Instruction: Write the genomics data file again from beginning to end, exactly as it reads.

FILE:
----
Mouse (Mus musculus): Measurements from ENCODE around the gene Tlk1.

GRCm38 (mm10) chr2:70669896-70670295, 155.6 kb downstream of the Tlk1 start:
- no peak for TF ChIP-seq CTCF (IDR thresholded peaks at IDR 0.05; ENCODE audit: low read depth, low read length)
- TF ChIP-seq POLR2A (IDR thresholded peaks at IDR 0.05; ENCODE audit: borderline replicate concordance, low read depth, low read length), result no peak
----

Mouse (Mus musculus): Measurements from ENCODE around the gene Tlk1.

GRCm38 (mm10) chr2:70669896-70670295, 155.6 kb downstream of the Tlk1 start:
- no peak for TF ChIP-seq CTCF (IDR thresholded peaks at IDR 0.05; ENCODE audit: low read depth, low read length)
- TF ChIP-seq POLR2A (IDR thresholded peaks at IDR 0.05; ENCODE audit: borderline replicate concordance, low read depth, low read length), result no peak